Several media reports have been released which claim that the world is running low on fossil fuels and several rare earth metals. However, for some industries, running out of the noble gas helium could be a bigger problem.
Helium — commonly used in birthday balloons, for superconducting magnets, cryogenics, and to make our voices sound funny — could get a lot more expensive in the near future, according to Robert Richardson, a Nobel Prize-winning scientist.
Where Do We Get Our Helium?Because helium is incredibly light, most of the helium in the air around us rises up into the atmosphere and eventually drifts off into space. This makes it incredibly hard to harvest it from our own air. There just isn’t enough of it and it would be an incredibly complex and expensive process. It’s possible to do, just very, very expensive and difficult. Instead, our helium is dug right out of the ground.
Fortunately, helium is a by-product of radioactive decay. Since radioactive decay has been happening naturally in the earth’s crust for billions of years, helium tends to collect in pockets of natural gas. The richest of such deposits are located in southwestern US gas fields. By liquifying the natural gas and filtering out any impurities, we are able to extract helium relatively easy and cheaply.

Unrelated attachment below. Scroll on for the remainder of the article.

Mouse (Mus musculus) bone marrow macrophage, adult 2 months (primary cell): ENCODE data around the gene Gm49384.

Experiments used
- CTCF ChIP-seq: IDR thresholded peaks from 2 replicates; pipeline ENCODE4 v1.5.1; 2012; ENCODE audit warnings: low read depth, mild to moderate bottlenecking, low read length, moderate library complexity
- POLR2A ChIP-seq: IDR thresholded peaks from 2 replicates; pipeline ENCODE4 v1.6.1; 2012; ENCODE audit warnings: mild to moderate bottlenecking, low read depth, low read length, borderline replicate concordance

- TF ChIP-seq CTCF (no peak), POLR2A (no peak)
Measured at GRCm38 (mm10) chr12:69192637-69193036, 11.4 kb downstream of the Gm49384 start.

Are We Running Out Of Helium?
As with all things we are “running out of”, we’ll never actually totally run out. Supplies will certainly not be as abundant, and as a result, prices will rise, but world supplies will never actually drop to zero.
Helium birthday balloons and using it to alter your voice will no longer be commonplace, as such a balloon may cost upwards of $100. Due to the prohibitive cost, helium usage will be limited to medical, science and industry usage – like chilling the superconducting electromagnets in MRI machines, cooling crucial particle accelerator components, and used for CPU fabrication.
The is the same thing will happen with rare earth metals and oil. We will never actually “run out” of oil, but because of the difficulty in harvesting increases the cost to produce a barrel of oil, the price of gas may rise to $20 per gallon. This is what’s known as “Peak Oil“.